Leblanc is the Harriet J. Kitzman Endowed Fellow in Health Disparities and the chair of the INSHHR group. She has sought to educate and engage fellow nurses, health providers and community experts on sexual health promotion. Her program of research focuses on ecological factors associated with engagement across the HIV status neutral continuum. She looks at healthcare provider perpespective and practice in facilitating the uptake of HIV prevention and care interventions, including pre-exposure prophylaxis for HIV prevention (PrEP), HIV/STI screenings, and anti-retroviral treatment for people living with HIV. She is also interested in the threats to sexual health among marginalized and minoritized communities, and to acknowledge assets among these groups to achieve sexual health and wellness inclusive of HIV prevention and control, namely in the context of interpersonal experiences (providers and patients, couples and partners, relationship and sexual agreements).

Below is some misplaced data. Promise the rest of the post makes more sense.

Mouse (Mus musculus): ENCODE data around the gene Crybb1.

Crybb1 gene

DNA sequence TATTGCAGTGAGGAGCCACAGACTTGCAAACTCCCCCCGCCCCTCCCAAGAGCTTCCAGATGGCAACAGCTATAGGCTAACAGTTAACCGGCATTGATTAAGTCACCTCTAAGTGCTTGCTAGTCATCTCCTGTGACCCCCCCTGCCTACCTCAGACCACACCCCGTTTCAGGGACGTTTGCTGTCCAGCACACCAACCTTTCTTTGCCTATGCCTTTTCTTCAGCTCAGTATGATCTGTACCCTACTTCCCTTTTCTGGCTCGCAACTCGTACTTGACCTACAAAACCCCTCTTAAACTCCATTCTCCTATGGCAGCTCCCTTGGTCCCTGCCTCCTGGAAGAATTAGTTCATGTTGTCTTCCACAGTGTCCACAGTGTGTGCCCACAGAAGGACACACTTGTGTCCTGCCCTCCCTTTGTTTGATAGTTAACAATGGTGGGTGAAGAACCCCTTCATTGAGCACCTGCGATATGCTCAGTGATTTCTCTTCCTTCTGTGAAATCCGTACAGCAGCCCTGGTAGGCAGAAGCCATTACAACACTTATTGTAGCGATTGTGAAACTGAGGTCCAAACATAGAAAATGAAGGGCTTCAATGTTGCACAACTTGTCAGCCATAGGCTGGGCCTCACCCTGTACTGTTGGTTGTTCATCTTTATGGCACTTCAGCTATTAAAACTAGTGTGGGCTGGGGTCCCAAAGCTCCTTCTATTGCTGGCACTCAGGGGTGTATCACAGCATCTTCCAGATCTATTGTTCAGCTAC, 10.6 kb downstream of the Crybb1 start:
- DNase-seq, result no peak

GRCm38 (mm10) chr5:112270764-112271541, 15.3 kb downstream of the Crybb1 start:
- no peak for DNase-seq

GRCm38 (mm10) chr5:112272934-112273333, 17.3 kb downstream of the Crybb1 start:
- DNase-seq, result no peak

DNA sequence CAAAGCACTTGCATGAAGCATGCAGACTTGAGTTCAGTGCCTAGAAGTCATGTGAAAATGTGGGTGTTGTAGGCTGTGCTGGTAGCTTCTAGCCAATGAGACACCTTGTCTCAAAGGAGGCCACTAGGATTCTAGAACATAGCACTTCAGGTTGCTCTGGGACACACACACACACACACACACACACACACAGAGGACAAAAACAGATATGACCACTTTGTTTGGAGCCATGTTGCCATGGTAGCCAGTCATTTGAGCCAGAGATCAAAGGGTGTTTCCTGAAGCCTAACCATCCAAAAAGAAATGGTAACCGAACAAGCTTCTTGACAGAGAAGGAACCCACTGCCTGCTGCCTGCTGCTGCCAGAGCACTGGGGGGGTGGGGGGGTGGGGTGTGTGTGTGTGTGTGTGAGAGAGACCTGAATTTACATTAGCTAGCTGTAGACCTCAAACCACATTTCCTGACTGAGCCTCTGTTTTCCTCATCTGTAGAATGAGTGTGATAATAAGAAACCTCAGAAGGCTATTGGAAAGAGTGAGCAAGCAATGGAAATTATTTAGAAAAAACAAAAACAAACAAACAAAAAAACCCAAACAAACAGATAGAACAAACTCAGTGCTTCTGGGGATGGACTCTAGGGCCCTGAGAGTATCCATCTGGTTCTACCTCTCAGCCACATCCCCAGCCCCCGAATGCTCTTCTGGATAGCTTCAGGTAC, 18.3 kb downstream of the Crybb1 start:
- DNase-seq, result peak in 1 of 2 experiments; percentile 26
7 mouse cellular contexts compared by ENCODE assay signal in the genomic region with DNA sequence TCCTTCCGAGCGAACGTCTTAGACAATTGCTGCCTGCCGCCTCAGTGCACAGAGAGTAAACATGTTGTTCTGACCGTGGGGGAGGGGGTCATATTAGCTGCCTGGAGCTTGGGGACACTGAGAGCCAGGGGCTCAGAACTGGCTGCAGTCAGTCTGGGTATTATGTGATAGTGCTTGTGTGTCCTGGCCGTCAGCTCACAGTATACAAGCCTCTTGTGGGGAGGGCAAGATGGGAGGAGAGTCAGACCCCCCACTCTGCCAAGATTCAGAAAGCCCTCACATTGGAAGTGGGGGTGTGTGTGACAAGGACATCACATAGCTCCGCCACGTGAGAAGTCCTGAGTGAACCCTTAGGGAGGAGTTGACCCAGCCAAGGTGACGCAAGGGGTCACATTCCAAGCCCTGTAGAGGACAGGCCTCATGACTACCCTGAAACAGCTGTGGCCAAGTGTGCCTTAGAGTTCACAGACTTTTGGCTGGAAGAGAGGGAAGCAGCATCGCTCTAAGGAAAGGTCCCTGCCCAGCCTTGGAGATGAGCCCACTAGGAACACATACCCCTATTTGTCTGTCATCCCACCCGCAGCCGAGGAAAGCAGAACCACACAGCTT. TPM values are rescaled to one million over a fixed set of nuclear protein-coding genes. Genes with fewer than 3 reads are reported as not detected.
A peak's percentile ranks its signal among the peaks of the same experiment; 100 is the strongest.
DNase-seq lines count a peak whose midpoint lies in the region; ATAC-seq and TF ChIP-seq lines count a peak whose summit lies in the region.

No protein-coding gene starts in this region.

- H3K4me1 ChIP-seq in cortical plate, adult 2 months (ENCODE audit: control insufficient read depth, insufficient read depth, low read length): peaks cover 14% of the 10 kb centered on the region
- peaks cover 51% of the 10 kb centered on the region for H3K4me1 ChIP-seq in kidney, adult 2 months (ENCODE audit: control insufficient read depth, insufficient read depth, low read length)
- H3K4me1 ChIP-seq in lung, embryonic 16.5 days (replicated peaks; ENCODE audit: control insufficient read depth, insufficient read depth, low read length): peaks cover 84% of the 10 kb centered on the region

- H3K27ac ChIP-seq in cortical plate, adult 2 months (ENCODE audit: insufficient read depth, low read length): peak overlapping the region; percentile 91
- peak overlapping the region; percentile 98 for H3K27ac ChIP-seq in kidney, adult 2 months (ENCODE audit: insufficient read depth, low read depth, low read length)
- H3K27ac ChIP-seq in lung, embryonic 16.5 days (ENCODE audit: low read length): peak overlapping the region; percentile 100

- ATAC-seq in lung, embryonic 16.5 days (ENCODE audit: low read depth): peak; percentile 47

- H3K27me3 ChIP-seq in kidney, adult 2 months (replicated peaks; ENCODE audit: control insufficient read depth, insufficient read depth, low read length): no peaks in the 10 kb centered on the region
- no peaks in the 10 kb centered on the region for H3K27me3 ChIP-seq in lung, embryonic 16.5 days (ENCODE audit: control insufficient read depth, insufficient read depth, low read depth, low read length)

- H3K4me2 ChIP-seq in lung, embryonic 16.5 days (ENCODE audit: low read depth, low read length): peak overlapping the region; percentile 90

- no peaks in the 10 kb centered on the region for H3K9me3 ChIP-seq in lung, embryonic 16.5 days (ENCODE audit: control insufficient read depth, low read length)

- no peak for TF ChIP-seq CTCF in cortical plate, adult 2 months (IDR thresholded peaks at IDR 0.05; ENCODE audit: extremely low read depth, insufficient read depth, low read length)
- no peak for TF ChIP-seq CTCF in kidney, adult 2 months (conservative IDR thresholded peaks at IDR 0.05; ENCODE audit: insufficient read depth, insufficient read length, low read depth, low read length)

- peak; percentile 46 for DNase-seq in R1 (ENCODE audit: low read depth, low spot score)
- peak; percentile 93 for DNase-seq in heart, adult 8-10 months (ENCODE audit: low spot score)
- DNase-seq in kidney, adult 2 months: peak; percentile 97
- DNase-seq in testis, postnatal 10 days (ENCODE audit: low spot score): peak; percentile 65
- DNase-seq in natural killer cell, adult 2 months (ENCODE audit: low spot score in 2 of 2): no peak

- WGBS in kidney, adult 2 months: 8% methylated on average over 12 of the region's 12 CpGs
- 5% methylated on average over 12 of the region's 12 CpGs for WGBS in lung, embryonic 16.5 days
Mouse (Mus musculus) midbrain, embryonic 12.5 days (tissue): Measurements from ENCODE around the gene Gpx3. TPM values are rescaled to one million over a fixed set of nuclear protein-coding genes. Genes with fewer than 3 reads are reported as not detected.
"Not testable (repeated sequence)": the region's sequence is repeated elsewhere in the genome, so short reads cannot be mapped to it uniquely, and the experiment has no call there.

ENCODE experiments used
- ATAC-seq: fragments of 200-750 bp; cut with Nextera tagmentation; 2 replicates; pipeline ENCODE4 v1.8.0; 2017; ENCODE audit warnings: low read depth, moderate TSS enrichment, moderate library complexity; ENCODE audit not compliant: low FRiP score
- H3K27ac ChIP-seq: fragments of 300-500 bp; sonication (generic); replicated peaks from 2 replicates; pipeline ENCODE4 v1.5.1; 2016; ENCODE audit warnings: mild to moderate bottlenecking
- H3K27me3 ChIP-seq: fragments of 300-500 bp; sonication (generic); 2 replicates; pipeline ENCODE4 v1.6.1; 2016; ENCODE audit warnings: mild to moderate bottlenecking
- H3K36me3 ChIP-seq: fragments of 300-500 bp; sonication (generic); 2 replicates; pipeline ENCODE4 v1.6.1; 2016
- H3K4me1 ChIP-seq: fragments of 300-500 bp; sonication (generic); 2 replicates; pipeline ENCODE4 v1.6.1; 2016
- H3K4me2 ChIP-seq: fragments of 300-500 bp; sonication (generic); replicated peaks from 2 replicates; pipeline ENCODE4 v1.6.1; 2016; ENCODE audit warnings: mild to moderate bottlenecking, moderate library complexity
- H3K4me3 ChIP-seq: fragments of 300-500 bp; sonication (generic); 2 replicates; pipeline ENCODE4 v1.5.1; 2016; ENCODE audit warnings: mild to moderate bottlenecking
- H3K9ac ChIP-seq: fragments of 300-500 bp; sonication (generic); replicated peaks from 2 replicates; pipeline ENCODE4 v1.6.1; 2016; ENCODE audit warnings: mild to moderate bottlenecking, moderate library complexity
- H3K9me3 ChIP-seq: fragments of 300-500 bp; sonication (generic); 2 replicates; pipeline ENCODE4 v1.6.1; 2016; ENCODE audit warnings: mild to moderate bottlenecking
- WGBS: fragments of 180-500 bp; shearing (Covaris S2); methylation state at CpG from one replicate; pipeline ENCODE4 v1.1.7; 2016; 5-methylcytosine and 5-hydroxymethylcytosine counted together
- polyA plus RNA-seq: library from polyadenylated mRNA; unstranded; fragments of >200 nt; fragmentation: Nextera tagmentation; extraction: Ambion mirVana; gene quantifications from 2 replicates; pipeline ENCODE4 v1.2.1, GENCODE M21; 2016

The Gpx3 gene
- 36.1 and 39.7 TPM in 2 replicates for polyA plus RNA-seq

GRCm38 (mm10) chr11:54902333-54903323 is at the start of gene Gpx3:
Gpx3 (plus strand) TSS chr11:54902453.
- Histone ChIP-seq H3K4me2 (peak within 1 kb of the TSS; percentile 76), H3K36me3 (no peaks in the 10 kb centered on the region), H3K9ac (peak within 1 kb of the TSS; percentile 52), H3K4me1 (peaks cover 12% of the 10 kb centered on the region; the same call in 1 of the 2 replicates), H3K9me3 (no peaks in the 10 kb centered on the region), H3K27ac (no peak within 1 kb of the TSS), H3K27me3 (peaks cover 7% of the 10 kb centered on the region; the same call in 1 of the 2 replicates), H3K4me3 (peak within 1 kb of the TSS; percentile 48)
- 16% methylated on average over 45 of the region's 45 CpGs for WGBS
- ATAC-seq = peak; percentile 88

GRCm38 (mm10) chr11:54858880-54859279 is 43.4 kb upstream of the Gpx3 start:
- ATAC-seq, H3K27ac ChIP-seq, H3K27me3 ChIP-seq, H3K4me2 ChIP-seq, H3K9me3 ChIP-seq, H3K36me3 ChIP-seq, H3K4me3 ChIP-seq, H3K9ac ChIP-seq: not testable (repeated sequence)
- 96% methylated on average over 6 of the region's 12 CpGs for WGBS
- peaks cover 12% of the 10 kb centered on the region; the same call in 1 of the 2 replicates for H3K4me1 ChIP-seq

What is something important you have learned about HIV/AIDS through your research interests?

Regardless of sexual orientation, behavior or other gender and sex-based identities, it’s ecological vulnerabilities that increases HIV susceptibility for Black and Indigenous populations in the United States.
There is also a need for nursing and medical school (and other health service training) curriculums care to include comprehensive and expansive sexual health and wellness, in tandem with intentional anti-racism (particularly, Indigenous and Black-focused) and health equity content in order for HIV prevention and care interventions to be optimized.